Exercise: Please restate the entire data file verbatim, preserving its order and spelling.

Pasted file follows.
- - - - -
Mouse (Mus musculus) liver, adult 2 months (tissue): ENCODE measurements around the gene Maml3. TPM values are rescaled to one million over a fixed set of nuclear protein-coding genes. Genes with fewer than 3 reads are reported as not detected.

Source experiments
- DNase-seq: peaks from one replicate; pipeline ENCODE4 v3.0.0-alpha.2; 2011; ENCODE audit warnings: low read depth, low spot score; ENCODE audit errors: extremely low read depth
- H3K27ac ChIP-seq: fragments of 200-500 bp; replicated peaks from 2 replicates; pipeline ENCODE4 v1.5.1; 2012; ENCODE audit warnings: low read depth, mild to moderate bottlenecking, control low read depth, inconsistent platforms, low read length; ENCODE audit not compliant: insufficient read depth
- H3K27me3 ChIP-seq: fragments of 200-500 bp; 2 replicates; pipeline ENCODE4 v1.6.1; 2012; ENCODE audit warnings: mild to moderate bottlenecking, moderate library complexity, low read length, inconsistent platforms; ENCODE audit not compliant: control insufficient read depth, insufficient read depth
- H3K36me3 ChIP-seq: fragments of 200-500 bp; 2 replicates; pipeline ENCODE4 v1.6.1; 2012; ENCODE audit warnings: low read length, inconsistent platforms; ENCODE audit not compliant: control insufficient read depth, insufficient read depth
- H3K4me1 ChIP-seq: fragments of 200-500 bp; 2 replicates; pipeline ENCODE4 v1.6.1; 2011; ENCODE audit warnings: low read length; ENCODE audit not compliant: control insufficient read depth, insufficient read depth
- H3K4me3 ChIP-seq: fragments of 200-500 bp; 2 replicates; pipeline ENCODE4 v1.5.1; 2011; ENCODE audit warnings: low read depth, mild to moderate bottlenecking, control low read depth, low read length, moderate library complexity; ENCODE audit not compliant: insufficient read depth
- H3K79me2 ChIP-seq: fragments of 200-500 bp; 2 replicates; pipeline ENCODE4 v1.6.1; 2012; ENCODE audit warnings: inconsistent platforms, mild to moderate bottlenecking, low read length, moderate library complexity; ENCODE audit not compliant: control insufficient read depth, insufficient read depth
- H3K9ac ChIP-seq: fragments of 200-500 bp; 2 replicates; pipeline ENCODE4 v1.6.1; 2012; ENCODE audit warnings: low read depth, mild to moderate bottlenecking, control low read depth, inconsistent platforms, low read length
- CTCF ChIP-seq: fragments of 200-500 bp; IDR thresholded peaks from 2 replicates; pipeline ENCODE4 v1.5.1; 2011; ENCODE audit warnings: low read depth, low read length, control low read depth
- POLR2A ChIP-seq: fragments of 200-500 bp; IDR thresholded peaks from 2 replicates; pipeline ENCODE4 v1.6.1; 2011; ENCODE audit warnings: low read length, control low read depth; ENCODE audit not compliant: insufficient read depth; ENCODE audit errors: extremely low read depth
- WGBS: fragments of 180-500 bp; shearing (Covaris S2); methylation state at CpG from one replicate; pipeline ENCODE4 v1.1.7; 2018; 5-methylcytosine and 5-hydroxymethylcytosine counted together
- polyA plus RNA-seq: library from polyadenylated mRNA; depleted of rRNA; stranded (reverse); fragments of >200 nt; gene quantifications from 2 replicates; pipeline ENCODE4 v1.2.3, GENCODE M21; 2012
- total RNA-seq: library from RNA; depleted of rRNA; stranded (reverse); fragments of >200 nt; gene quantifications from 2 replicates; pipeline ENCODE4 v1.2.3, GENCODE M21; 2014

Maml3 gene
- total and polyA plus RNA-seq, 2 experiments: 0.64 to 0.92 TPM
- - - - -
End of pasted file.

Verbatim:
Mouse (Mus musculus) liver, adult 2 months (tissue): ENCODE measurements around the gene Maml3. TPM values are rescaled to one million over a fixed set of nuclear protein-coding genes. Genes with fewer than 3 reads are reported as not detected.

Source experiments
- DNase-seq: peaks from one replicate; pipeline ENCODE4 v3.0.0-alpha.2; 2011; ENCODE audit warnings: low read depth, low spot score; ENCODE audit errors: extremely low read depth
- H3K27ac ChIP-seq: fragments of 200-500 bp; replicated peaks from 2 replicates; pipeline ENCODE4 v1.5.1; 2012; ENCODE audit warnings: low read depth, mild to moderate bottlenecking, control low read depth, inconsistent platforms, low read length; ENCODE audit not compliant: insufficient read depth
- H3K27me3 ChIP-seq: fragments of 200-500 bp; 2 replicates; pipeline ENCODE4 v1.6.1; 2012; ENCODE audit warnings: mild to moderate bottlenecking, moderate library complexity, low read length, inconsistent platforms; ENCODE audit not compliant: control insufficient read depth, insufficient read depth
- H3K36me3 ChIP-seq: fragments of 200-500 bp; 2 replicates; pipeline ENCODE4 v1.6.1; 2012; ENCODE audit warnings: low read length, inconsistent platforms; ENCODE audit not compliant: control insufficient read depth, insufficient read depth
- H3K4me1 ChIP-seq: fragments of 200-500 bp; 2 replicates; pipeline ENCODE4 v1.6.1; 2011; ENCODE audit warnings: low read length; ENCODE audit not compliant: control insufficient read depth, insufficient read depth
- H3K4me3 ChIP-seq: fragments of 200-500 bp; 2 replicates; pipeline ENCODE4 v1.5.1; 2011; ENCODE audit warnings: low read depth, mild to moderate bottlenecking, control low read depth, low read length, moderate library complexity; ENCODE audit not compliant: insufficient read depth
- H3K79me2 ChIP-seq: fragments of 200-500 bp; 2 replicates; pipeline ENCODE4 v1.6.1; 2012; ENCODE audit warnings: inconsistent platforms, mild to moderate bottlenecking, low read length, moderate library complexity; ENCODE audit not compliant: control insufficient read depth, insufficient read depth
- H3K9ac ChIP-seq: fragments of 200-500 bp; 2 replicates; pipeline ENCODE4 v1.6.1; 2012; ENCODE audit warnings: low read depth, mild to moderate bottlenecking, control low read depth, inconsistent platforms, low read length
- CTCF ChIP-seq: fragments of 200-500 bp; IDR thresholded peaks from 2 replicates; pipeline ENCODE4 v1.5.1; 2011; ENCODE audit warnings: low read depth, low read length, control low read depth
- POLR2A ChIP-seq: fragments of 200-500 bp; IDR thresholded peaks from 2 replicates; pipeline ENCODE4 v1.6.1; 2011; ENCODE audit warnings: low read length, control low read depth; ENCODE audit not compliant: insufficient read depth; ENCODE audit errors: extremely low read depth
- WGBS: fragments of 180-500 bp; shearing (Covaris S2); methylation state at CpG from one replicate; pipeline ENCODE4 v1.1.7; 2018; 5-methylcytosine and 5-hydroxymethylcytosine counted together
- polyA plus RNA-seq: library from polyadenylated mRNA; depleted of rRNA; stranded (reverse); fragments of >200 nt; gene quantifications from 2 replicates; pipeline ENCODE4 v1.2.3, GENCODE M21; 2012
- total RNA-seq: library from RNA; depleted of rRNA; stranded (reverse); fragments of >200 nt; gene quantifications from 2 replicates; pipeline ENCODE4 v1.2.3, GENCODE M21; 2014

Maml3 gene
- total and polyA plus RNA-seq, 2 experiments: 0.64 to 0.92 TPM